Antitrust regulators in the EU have joined their British counterparts in scrutinising Microsoft’s alliance with OpenAI.
The European Commission, the bloc’s executive arm, said on Tuesday that it’s “checking whether the partnership should be reviewed under the EU Merger Regulation.” If such a review is required, it could put the multibillion-dollar deal in danger.
The EU’s announcement comes just weeks after British regulators made a similar move.
In December, the UK’s Competition and Markets Authority (CMA) revealed that it was considering a probe of Microsoft’s $13bn (€11.9bn) investment into the ChatGPT maker. The watchdog cited concerns that the partnership could hurt UK competition.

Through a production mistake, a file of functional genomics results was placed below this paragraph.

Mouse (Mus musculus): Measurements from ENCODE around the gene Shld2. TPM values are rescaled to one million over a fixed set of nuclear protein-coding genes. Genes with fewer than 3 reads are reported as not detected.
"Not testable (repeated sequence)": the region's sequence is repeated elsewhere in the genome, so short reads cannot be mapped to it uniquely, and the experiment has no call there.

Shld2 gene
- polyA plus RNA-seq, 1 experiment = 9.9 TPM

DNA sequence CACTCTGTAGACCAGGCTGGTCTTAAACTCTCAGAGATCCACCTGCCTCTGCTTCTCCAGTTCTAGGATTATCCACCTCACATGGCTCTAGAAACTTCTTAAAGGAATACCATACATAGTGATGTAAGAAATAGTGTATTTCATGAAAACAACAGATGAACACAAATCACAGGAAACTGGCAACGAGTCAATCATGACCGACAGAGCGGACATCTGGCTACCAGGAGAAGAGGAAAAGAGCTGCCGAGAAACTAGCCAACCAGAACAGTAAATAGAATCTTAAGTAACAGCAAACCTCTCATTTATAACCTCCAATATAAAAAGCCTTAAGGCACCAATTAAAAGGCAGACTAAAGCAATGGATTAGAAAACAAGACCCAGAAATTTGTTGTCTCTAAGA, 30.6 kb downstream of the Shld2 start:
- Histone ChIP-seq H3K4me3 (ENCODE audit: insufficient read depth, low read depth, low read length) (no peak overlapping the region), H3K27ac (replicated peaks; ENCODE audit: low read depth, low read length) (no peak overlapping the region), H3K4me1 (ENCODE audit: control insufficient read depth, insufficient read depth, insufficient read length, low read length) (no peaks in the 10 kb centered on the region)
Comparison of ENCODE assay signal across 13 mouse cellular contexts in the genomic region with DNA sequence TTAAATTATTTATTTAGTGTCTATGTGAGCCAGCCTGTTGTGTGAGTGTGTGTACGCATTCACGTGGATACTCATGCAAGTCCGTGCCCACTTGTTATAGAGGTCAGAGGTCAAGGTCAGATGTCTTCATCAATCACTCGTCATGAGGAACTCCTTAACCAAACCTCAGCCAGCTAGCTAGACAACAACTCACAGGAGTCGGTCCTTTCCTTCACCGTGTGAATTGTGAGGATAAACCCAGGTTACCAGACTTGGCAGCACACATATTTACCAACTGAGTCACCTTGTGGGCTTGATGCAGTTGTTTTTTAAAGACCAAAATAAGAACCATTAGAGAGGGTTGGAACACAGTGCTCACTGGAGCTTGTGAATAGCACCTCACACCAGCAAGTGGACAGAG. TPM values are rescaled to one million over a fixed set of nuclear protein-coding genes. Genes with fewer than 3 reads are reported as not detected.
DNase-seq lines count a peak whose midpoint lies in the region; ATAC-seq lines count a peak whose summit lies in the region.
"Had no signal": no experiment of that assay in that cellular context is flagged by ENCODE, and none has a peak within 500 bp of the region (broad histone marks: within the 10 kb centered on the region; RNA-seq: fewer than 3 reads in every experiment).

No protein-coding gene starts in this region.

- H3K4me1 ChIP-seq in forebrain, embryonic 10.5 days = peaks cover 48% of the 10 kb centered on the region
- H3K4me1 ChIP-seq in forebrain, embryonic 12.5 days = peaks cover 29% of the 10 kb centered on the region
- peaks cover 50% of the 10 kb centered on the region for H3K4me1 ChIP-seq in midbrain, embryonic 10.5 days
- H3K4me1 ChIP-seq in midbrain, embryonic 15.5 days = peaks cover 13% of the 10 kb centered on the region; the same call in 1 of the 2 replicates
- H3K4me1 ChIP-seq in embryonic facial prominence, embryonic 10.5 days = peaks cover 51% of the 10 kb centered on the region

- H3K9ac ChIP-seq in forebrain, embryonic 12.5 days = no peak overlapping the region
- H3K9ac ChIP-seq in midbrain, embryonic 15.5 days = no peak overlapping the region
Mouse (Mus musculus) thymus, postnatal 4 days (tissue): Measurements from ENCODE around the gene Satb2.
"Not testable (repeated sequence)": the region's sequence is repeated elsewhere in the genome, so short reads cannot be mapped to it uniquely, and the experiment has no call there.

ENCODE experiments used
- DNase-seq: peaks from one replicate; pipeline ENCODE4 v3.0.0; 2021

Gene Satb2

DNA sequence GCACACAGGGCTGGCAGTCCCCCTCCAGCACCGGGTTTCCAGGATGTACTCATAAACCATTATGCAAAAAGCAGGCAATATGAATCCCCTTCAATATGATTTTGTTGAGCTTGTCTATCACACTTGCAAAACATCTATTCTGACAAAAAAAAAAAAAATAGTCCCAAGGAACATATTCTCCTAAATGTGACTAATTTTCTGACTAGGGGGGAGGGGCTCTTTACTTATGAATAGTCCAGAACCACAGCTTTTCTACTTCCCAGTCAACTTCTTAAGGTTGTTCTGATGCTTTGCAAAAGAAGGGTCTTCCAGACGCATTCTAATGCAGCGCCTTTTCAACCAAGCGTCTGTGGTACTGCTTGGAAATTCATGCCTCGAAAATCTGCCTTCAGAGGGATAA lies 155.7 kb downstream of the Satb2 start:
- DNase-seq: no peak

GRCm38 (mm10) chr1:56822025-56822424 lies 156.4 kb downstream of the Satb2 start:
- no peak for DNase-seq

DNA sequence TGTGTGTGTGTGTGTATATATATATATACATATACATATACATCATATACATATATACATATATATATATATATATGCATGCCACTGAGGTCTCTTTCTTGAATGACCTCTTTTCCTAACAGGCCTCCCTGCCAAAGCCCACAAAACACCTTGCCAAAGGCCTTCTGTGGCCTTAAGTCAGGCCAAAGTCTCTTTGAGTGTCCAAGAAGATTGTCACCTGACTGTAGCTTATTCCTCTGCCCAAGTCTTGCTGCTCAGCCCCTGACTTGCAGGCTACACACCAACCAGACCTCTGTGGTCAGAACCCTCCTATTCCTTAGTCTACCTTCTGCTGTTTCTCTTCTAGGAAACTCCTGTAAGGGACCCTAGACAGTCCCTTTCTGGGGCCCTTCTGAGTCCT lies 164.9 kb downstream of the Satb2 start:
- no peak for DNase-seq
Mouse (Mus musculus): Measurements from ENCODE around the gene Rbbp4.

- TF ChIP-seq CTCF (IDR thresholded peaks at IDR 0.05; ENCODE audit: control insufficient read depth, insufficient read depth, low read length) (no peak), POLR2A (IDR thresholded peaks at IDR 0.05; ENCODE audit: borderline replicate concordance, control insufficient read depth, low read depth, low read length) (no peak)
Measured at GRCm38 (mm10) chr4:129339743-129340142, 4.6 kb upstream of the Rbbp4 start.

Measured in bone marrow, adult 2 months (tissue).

Microsoft began backing OpenAI back in 2019. Since then, the Redmond company has exponentially increased its investment, integrated OpenAI’s tech into Office, Windows, and Bing, and supplied the startup with Azure Cloud tools.
Microsoft also became embroiled in the recent saga over the leadership of OpenAI. After CEO Sam Altman was controversially ousted in November, the Windows maker pushed for his reinstatement. Altman was rehired days later.
Despite the growing ties between the companies, Microsoft noted that it doesn’t own any equity stake in OpenAI.
“Since 2019, we’ve forged a partnership with OpenAI that has fostered more AI innovation and competition, while preserving independence for both companies,” a company spokesperson said.
“The only thing that has changed recently is that Microsoft will now have a non-voting observer on OpenAI’s Board.”
The EU will now scrutinise those arrangements. Any interested parties should submit their views on the deal by March 11.